Are you aware that 80% of mountain-climbing accidents happen on the way down, not the way up? Reaching the peak is a thrill for climbers, but the second half of that journey, getting down safely, presents the greatest risk and requires the most planning.
If you have saved and invested well and reached the peak, retirement, your descent from the financial mountain is the treacherous part. We are not alone in facing these dangers, 3.5 million of us are turning 65 every year. Here are 5 risks we face:
1. Inflation It is critical to maintain purchasing power. At current levels, prices of many things will double in 20 years. Some things will double in less time, like medical care for instance. LTC costs have been doubling in 15 years, but with legislative hikes in minimum wage, and less workers willing to do this work, we will see costs rise faster in the future.
2. Longevity According to the Census Bureau, the over-80 population is increasing 5 times faster than the overall population. In just 16 years from now the populations of 32 states will resemble what Florida is like now. Many of us will need some help with day to day activities when it becomes difficult to manage on our own.
3. Health/LTC costs As healthcare gets more expensive, and more of it is needed as we age, it will become a huge problem. A shortage of doctors will exacerbate the problem. The US Health and Human Services Department states that 70% of us will need some LTC, and most people are not prepared to pay for it.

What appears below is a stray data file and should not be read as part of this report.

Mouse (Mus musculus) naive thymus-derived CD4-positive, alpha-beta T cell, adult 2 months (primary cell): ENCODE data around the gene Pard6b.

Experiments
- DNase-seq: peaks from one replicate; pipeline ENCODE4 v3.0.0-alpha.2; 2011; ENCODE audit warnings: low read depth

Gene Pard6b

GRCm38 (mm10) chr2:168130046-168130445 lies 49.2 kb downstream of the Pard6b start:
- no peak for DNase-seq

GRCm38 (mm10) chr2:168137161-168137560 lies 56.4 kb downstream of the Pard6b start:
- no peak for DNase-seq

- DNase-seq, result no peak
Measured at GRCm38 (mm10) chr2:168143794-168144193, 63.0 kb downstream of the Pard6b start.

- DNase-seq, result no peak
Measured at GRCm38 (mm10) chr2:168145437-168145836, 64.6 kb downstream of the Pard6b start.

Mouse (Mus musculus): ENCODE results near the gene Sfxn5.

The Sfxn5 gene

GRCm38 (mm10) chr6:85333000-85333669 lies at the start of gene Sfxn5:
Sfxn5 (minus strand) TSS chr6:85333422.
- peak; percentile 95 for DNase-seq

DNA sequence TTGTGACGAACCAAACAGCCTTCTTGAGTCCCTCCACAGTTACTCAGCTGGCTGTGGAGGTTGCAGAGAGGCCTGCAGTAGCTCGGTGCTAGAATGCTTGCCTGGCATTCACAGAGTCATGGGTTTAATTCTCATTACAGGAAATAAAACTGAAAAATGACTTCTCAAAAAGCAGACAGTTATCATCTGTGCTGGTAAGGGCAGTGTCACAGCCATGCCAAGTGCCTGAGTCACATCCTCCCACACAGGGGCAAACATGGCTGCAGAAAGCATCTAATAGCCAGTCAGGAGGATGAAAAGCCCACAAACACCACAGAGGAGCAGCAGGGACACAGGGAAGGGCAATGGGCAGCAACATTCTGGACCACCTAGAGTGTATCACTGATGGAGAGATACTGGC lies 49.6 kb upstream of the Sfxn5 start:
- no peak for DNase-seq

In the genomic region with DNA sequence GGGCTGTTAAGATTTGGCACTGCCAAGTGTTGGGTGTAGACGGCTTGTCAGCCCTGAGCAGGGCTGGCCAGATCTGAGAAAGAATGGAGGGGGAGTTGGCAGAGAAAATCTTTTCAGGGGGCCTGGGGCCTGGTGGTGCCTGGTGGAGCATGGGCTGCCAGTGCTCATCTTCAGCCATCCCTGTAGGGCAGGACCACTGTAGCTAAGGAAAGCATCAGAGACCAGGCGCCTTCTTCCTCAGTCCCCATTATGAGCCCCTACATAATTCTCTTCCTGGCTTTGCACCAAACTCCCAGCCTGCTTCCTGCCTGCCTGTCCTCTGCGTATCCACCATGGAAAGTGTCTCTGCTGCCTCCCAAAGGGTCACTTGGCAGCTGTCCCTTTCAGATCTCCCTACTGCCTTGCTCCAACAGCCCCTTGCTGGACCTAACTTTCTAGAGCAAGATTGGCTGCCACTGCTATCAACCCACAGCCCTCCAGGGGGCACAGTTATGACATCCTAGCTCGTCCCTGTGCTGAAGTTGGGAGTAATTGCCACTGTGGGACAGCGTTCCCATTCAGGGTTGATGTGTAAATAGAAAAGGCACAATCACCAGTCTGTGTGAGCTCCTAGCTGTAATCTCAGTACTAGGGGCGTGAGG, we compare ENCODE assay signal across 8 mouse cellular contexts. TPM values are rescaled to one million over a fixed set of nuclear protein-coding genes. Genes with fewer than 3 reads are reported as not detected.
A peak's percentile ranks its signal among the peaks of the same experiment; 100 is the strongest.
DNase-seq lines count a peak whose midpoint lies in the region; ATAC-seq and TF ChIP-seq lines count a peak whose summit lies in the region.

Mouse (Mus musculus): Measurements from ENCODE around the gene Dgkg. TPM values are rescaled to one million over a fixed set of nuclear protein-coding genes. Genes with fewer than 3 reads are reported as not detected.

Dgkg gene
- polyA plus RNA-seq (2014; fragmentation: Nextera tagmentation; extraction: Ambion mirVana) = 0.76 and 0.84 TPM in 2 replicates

4. Market risk If we keep our money in a “safe” place and earn less than 1%, we risk falling behind and losing money to inflation. If we keep invested in the market and a recession occurs just as we need funds we also lose. I leave advice on these problems to the financial planners.
5. Sequence of returns When gains or losses occur can seriously impact your chance to outlive your money. A significant asset loss soon after retirement may never be recovered, and with no more work income to replace lost funds, impact us much more negatively than a loss in later years. Withdrawing money from a (suddenly) depleted account can hurt us much more than future gains can possibly correct.
If we do nothing more than watch our funds and hope for the best, ignoring the first three risks, a health or LTC need can wipe us out quickly. Fortunately we have Medicare to help with the health care costs. However, we have only Medicaid, a welfare program that is available only once we are completely impoverished, to help those without the ability to handle the $50,000 to $100,000 a year cost of LTC. If you are healthy enough to consider LTC insurance, you would be well advised to do so while it is still available to you. For more information visit www.TheLongTermCareGuy.com